When we look at the ungodly, we are not to hate them - but to pity them, mourn over them, and pray for them. Nor have we any right to boast over them; for, by nature, and of ourselves, we are no better than they.
Many are convinced, who are not truly enlightened; are afraid of the consequences of sin, though they never saw its evil; have a seeming desire of salvation, which is not founded upon a truly spiritual discovery of their own wretchedness, and the excellency of Jesus.
The religion of some people is constrained, like the cold bath when used, not for pleasure, but from necessity for health, into which one goes with reluctance, and is glad when able to get out.--But religion to the true believer is like water to a fish; it is his element; he lives in it, and could not live out of it.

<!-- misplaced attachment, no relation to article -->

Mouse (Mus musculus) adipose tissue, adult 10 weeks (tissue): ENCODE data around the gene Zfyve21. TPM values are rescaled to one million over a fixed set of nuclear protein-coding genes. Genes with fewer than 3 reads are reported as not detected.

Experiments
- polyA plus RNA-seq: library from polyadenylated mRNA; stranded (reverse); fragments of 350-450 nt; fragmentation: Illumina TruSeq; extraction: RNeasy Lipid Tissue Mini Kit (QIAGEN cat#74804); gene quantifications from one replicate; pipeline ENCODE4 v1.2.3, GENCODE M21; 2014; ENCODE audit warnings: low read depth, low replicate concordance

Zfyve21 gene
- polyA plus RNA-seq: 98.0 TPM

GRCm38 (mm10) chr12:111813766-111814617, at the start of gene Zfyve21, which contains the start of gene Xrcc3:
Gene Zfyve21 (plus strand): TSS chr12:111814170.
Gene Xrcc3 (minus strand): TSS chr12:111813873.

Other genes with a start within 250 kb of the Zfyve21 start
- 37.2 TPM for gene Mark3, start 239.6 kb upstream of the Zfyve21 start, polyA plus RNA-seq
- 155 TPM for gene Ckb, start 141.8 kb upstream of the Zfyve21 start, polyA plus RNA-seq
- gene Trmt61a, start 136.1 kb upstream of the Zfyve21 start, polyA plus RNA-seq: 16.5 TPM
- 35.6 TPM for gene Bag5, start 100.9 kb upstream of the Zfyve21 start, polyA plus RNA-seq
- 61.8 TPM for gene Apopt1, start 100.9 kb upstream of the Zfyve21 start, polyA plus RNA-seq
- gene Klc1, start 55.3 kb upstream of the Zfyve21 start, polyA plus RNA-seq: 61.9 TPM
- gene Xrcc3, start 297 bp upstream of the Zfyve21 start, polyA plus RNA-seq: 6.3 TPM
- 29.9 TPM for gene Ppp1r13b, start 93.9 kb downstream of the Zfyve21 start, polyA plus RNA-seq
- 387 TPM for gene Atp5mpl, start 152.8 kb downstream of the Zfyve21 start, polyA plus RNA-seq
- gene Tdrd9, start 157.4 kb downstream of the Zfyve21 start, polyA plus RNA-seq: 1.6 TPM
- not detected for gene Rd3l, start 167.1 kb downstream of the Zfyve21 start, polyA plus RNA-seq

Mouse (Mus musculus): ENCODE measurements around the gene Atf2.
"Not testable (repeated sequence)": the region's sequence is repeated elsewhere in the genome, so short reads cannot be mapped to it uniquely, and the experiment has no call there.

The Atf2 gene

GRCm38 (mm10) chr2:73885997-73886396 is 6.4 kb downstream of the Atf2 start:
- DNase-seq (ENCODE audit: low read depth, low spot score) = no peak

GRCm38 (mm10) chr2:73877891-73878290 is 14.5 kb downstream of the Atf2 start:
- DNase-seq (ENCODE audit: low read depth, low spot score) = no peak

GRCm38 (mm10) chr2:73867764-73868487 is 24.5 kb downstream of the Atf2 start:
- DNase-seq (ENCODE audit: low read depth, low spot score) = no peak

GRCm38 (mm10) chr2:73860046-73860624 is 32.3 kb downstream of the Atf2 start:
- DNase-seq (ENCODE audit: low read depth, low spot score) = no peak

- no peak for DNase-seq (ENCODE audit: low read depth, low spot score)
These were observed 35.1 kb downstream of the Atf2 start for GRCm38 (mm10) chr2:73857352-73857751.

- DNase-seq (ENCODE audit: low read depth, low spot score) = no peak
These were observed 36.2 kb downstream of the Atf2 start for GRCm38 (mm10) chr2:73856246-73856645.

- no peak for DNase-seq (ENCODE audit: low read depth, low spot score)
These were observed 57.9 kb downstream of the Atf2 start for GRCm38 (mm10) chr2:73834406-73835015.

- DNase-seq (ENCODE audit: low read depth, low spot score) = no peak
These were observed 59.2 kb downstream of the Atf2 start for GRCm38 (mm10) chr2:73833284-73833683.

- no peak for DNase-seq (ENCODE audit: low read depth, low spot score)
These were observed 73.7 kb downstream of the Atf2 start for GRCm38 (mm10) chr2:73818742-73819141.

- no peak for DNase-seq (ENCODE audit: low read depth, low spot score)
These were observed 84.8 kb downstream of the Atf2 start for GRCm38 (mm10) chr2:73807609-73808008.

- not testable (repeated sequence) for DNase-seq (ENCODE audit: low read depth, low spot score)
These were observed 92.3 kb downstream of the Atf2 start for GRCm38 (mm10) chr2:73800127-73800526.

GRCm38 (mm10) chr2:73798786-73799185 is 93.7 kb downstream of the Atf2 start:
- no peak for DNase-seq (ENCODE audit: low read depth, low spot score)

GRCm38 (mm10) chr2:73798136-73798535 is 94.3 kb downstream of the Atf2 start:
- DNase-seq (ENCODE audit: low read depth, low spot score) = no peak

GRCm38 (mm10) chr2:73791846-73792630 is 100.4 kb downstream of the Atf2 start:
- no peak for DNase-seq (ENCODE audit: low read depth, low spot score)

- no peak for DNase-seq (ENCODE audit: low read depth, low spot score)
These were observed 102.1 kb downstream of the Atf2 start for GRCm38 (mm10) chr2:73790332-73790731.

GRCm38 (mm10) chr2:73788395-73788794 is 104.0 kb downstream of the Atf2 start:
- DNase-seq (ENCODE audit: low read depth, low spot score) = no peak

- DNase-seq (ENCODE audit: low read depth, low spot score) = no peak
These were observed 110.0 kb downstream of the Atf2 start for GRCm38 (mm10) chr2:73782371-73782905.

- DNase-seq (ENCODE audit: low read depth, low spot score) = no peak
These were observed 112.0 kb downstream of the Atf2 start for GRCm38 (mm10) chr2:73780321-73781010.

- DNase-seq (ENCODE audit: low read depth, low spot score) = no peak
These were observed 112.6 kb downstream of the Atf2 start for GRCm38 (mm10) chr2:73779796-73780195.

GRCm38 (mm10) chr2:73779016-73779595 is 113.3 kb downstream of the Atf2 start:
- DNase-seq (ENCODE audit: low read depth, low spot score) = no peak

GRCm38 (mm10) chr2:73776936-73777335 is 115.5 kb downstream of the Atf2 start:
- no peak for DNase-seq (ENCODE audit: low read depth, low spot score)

The Word of God is not to be used as a lottery; nor is it designed to instruct us by shreds and scraps, which, detached from their proper places, have no determinate import; but it is to furnish us with just principles, right apprehensions to regulate our judgments and affections, and thereby to influence and direct our conduct.
God's people have no assurances that the dark experiences of life will be held at bay, much less that God will provide some sort of running commentary on the meaning of each day's allotment of confusion, boredom, pain, or achievement. It is no great matter where we are, provided we see that the Lord has placed us there, and that He is with us.